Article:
So began a remarkably ambitious project that would take Castille several years as she mined the poems for their most significant words and images, classified them into five core categories — Transcendence, Home, Earth, The Sacred, and Community — and began creating an alphabet of simple, non-pictographic symbols that could easily be traced onto a clay tablet, maintaining a cohesive visual vocabulary across the symbols representing the different words in each category. Something larger emerged from the categorization exercise — a picture of the primary sources of meaning and sanctity in the lives of these ancient people, encoded in their language.

LOUD THUNDERING STORM

Proud Queen of the Earth,
Loud thundering storm,
You pour rain over all the lands,
The heavens tremble,
You throw lightning across the earth,
Your deafening command
splits apart great mountains,
You stalk the heavens like a wild bull.
The riverbanks overflow
with the flood waves of your heart.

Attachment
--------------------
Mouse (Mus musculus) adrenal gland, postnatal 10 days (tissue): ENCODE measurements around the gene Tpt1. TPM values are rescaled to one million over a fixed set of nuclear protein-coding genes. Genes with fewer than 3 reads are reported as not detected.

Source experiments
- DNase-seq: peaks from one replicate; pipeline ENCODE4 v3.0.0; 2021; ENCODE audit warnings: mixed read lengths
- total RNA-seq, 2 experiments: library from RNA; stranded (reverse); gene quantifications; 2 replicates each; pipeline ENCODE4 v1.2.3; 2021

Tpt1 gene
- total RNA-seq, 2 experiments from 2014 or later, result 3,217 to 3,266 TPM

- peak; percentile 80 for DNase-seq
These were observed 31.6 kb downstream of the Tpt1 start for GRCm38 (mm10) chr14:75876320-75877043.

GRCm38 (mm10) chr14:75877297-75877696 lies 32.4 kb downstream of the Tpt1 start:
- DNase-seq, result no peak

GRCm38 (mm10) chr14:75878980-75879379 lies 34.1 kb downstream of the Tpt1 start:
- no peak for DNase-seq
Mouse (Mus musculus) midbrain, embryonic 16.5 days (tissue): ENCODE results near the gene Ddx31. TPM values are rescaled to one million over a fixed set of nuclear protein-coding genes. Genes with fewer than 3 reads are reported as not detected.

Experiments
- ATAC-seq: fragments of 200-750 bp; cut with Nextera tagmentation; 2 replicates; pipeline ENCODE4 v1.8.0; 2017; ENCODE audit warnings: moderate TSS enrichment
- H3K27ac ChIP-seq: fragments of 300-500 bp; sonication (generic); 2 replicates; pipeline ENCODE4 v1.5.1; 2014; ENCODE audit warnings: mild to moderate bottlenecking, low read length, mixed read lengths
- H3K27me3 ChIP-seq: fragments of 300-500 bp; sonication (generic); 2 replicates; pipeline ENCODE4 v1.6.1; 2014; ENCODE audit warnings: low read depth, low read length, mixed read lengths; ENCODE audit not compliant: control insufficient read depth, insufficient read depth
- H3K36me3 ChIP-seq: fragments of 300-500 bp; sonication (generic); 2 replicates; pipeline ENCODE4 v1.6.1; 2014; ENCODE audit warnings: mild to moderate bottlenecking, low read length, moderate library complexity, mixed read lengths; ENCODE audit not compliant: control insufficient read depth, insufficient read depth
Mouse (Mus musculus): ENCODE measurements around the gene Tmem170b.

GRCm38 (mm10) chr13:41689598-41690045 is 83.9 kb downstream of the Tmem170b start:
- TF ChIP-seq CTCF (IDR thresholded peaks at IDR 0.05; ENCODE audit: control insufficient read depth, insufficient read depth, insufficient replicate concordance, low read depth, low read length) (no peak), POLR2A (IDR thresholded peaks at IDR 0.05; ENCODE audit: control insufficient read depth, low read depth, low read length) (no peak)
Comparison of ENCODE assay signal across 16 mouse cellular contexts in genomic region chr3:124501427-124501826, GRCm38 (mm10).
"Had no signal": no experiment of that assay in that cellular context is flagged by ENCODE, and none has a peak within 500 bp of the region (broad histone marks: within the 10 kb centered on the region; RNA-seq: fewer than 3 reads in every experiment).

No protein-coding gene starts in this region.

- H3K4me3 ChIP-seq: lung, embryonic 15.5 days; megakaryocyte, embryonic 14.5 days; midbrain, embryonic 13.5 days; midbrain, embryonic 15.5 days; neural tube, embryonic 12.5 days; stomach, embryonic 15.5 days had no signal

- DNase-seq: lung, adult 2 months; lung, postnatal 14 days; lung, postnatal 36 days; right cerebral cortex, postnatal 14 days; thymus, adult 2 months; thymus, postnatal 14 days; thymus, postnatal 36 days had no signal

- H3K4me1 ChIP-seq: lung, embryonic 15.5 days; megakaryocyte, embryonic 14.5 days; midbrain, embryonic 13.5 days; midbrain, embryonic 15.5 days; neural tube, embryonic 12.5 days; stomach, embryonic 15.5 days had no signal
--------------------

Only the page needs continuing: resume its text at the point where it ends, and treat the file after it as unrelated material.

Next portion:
To further honor the artistic sensibilities and cultural histories of the region, Castille decided to relinquish her original prayer flag concept in favor of artwork based on Islamic mosaic patterns. She named the project after a cursive ink-on-papyrus writing system the sacred scribes of ancient Egypt devised to speed up the writing process: hieratica, from hieros, Greek for “sacred.”

The result is a beguiling, deeply poetic work of reverence, respect, and rapture at the nexus of beauty, wisdom, and wonder.

THE LADY WHO ASCENDS INTO THE HEAVENS

My lady, Amazement of the Land,
Lone Star, Brave One
Who appears in the heavens,
All lands revere her
And make offerings to her,
Incense like sweet-smelling cedar,
Butter, cheese, dates,
Fruits of all kinds.

Purify the earth for my Lady
Celebrate her in song.
Pour her wine and honey at sunrise,
Feed Inanna in this pure clean place.

My lady looks in sweet wonder from heaven.
The people of Sumer
Parade before the holy Inanna
INanna, the Lady who Ascends into heaven,
Radiant.
I sing your praises, holy Inanna.
The Lady who Ascends like the heavens
Radiant on the horizon.

Complement Castille’s enchanting Hieratica with Argentine artist Mirtha Dermisache’s invented graphic languages and French philosopher Maurice Blanchot on writing, the dual power of language to reveal and to conceal, and what it really means to see, then revisit the story of the invention of zero — that most revolutionary symbol in the native poetry of the universe, mathematics — conceived in the very lands that originated the myth of Inanna.


Published July 24, 2019

https://www.brainpickings.org/2019/07/24/nancy-castille-hieratica-inanna/